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Apple May Revoke Digital Content “Buys” New York Class Action

Apple, Inc. offers consumers digital content, including movies, television shows, and music, which they can choose to rent or buy. But the complaint for this class action alleges that this digital content is never really “bought,” but merely licensed. And when Apple’s agreement with the true owner of the content ends for any reason, consumers’ “ownership” of the content also ends. Thus, the complaint says, Apple is deceptive in claiming that consumers “buy” the digital content and in charging as much for it as if they were buying it on DVD or CD.

The class for this action is all persons who bought digital content from Apple in New York from the beginning of the applicable statute of limitations through the date the class is certified and the trial of this action.

Consumers can choose to “buy” content from Apple’s App Store or other Apple apps by clicking a Buy button. In exchange for their payment, they do not receive a hard copy or other physical version of the movie, television show, or music they have selected. Instead, the digital content is housed in the customers’ Purchased Folder.

However, if Apple does not own the content outright, it is actually not able to sell it to consumers in any permanent form; it can only license it. Apple cannot there truly pass title or permanent possession on to consumers. “Accordingly,” the complaint alleges, “when a licensing agreement terminates for whatever reason” between Apple and the actual owner, Apple “is required to pull the Digital Content from the consumers’ Purchased Folder and it does so without prior warning to the consumer.”

Thus, Apple cannot ever really “sell” a copy of the content to consumers, because its licensing agreements do not permit this. The complaint alleges that the purported sale of the digital content is “made more egregious because … Apple charges just as much for it as (or even more than) the store that actually passes the title of Digital Content to consumers, which access can never be revoked.”

The complaint claims Apple “likely misrepresents its ‘sale’ transactions for one reason: if it called the transaction what it really is, some type of sublicensing arrangement, it could not charge nearly as much as it charges for the Digital Content by misrepresenting to consumers that [it] is a sale.” Customers are therefore being overcharged for content they can never really own, the complaint contends.

When consumers rent movies, Apple charges $5.99. If consumers want to “buy” the movie, Apples charges $19.99. For the rental of a television show, Apple charges $3.99 per episode; when they “buy” an entire season, it charges $29.99. And when consumers “buy” music, it charges around $1.29 per song or $11.99 per album.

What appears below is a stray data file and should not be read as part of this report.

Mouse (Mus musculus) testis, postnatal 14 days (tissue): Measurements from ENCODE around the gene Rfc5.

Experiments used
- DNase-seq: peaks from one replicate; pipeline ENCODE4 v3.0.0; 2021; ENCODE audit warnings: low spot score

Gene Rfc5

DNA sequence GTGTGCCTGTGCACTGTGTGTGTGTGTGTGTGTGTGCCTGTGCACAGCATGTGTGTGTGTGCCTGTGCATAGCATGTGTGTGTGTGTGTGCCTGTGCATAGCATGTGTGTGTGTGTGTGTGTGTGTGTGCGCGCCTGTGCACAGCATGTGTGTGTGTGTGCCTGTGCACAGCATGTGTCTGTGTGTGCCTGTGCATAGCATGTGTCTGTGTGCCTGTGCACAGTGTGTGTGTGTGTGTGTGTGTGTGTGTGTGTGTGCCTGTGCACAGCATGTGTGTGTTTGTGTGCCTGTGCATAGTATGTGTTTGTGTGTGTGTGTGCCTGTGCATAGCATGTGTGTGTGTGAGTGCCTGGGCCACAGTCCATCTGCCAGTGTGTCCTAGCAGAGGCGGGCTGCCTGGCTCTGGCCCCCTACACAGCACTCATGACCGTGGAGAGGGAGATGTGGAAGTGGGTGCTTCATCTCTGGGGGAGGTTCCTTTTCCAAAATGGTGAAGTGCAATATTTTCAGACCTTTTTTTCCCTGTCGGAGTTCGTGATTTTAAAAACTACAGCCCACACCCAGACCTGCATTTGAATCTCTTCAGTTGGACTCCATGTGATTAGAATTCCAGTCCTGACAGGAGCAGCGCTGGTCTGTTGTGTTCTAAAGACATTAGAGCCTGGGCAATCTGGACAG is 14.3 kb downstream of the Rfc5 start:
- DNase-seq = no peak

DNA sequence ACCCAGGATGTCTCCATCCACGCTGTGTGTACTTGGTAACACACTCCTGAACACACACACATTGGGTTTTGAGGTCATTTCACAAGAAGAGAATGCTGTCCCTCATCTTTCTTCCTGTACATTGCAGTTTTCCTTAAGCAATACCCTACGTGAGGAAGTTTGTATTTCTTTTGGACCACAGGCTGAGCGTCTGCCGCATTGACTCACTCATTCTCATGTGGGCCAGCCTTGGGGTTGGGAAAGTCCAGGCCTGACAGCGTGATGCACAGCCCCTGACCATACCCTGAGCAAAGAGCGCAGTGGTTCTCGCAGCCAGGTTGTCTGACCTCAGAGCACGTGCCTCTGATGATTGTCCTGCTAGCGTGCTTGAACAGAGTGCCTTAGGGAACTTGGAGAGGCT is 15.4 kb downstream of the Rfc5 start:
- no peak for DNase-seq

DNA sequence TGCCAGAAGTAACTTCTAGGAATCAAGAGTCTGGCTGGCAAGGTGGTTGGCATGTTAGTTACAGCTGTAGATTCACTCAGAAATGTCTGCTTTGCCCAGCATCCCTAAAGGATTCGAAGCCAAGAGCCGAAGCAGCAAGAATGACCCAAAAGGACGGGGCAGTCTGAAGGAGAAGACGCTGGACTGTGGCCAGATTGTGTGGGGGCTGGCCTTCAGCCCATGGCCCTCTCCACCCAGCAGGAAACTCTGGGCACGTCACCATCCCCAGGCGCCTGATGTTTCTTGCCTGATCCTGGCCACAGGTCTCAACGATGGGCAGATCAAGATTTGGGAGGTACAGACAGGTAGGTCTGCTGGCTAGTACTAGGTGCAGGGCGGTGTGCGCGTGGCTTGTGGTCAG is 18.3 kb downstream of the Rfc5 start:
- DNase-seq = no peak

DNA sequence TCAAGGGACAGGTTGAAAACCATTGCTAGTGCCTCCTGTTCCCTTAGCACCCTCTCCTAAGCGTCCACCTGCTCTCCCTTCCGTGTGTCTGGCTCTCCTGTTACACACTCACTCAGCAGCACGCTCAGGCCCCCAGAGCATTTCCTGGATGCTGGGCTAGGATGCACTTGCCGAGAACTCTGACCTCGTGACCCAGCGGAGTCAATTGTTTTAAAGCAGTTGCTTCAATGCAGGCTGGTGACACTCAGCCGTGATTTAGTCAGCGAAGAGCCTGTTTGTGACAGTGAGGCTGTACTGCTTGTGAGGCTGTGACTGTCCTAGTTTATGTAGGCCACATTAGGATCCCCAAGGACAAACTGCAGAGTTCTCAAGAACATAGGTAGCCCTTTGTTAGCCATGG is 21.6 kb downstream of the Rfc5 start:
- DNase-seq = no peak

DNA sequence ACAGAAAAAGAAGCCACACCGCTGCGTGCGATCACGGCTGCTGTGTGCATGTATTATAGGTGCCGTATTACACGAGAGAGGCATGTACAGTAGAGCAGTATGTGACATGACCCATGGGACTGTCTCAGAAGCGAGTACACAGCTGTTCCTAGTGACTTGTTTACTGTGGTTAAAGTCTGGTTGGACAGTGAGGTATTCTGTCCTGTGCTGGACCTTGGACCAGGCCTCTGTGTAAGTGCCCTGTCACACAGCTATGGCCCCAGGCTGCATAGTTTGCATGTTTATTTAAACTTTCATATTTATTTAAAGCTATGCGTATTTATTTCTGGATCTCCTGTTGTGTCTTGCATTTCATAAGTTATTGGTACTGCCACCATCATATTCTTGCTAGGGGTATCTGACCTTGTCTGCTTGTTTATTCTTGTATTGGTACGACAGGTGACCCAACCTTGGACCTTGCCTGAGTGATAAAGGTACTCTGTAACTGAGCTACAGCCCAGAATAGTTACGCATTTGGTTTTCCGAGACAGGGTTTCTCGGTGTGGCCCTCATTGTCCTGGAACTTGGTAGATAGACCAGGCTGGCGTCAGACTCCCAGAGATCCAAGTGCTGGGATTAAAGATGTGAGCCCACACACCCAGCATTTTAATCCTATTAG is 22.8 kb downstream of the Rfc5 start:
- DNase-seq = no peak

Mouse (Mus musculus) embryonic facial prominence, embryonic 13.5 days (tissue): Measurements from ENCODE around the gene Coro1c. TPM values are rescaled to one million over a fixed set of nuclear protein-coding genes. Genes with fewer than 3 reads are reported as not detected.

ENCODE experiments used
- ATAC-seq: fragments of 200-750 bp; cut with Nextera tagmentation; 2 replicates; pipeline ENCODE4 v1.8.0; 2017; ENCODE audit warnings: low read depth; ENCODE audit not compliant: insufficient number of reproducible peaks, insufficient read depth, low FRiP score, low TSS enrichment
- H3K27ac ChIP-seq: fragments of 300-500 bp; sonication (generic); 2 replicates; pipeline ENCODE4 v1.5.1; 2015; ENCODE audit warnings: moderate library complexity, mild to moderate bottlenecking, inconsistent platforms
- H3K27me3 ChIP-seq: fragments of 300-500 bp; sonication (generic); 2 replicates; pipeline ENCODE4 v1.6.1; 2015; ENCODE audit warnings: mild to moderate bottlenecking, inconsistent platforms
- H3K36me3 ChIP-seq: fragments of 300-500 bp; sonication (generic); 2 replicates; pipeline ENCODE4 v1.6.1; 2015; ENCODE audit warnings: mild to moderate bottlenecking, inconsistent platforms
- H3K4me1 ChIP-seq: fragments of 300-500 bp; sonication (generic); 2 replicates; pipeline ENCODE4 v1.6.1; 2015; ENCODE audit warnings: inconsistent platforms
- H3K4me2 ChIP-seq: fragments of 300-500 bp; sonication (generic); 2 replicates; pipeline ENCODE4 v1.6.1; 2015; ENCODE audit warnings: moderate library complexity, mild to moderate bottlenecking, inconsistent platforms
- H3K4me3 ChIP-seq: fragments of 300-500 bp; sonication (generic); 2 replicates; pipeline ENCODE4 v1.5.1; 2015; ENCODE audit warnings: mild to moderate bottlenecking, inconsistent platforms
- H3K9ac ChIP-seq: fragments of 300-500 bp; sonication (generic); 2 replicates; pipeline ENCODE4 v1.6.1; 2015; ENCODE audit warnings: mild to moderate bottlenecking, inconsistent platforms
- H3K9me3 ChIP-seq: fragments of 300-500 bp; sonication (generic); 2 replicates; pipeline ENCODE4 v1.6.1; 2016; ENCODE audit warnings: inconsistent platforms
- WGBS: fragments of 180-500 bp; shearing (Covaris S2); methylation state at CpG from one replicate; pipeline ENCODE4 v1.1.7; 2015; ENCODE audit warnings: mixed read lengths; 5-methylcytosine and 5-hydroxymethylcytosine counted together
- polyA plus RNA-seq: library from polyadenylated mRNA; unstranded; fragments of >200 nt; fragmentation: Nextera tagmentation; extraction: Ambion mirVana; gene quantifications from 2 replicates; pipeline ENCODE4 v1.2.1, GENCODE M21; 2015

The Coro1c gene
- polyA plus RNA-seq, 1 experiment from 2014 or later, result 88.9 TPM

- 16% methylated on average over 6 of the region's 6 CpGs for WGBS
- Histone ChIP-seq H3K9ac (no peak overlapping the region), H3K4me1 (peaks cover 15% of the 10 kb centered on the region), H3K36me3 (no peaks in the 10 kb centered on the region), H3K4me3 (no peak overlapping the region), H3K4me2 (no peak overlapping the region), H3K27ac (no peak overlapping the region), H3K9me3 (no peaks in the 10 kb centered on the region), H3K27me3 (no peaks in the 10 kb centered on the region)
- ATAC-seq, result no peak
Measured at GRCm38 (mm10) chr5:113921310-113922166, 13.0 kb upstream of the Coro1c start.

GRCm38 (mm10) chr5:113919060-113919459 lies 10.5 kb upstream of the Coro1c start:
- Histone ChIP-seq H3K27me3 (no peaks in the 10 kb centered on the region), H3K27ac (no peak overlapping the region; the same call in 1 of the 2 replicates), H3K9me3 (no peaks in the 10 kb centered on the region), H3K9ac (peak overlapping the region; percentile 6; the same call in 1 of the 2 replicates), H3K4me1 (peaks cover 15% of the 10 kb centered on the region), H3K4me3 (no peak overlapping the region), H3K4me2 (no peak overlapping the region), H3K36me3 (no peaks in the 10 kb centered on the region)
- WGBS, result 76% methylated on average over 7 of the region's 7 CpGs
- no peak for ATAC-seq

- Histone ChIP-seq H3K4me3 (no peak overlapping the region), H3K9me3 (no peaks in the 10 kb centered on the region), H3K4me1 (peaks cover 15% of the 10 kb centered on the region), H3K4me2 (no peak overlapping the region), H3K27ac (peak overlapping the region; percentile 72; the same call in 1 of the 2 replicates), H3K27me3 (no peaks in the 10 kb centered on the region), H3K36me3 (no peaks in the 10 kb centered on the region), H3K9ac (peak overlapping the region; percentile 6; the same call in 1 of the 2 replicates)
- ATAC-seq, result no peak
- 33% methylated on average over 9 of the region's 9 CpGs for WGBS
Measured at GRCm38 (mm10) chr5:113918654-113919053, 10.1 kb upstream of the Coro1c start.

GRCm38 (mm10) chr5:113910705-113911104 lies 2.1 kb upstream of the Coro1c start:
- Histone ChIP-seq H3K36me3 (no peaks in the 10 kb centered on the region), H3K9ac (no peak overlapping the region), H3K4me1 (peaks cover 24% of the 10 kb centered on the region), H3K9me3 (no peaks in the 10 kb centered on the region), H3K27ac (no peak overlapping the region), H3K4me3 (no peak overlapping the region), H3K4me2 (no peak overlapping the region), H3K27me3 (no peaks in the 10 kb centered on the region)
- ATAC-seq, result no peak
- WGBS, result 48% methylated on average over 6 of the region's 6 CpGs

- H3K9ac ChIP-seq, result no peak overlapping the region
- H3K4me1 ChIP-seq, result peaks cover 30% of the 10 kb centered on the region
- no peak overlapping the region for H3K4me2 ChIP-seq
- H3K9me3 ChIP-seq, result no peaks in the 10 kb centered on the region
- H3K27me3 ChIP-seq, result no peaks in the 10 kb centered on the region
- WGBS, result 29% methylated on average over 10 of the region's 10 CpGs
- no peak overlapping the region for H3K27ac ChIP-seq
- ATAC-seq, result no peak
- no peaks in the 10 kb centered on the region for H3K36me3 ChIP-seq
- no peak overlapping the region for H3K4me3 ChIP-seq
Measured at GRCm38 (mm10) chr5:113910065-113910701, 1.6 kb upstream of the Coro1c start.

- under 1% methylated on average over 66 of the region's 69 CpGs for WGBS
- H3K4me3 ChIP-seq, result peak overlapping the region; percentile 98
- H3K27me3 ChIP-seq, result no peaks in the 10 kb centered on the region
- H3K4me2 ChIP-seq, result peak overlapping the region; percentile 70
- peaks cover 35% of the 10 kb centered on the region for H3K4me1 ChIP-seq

Consumers do not need to accept any terms and conditions when they “buy” this content.

Article Type: Lawsuit
Topic: Consumer

Most Recent Case Event

Apple May Revoke Digital Content “Buys” New York New York Complaint

October 18, 2021

Apple, Inc. offers consumers digital content, including movies, television shows, and music, which they can choose to rent or buy. But the complaint for this class action alleges that this digital content is never really “bought,” but merely licensed. And when Apple’s agreement with the true owner of the content ends for any reason, consumers’ “ownership” of the content also ends. Thus, the complaint says, Apple is deceptive in claiming that consumers “buy” the digital content and in charging as much for it as if they were buying it on DVD or CD.

Apple May Revoke Digital Content “Buys” New York New York Complaint

Case Event History

Apple May Revoke Digital Content “Buys” New York New York Complaint

October 18, 2021

Apple, Inc. offers consumers digital content, including movies, television shows, and music, which they can choose to rent or buy. But the complaint for this class action alleges that this digital content is never really “bought,” but merely licensed. And when Apple’s agreement with the true owner of the content ends for any reason, consumers’ “ownership” of the content also ends. Thus, the complaint says, Apple is deceptive in claiming that consumers “buy” the digital content and in charging as much for it as if they were buying it on DVD or CD.

Apple May Revoke Digital Content “Buys” New York New York Complaint
Tags: Deceptive Advertising, Item "Bought" Is Only Licensed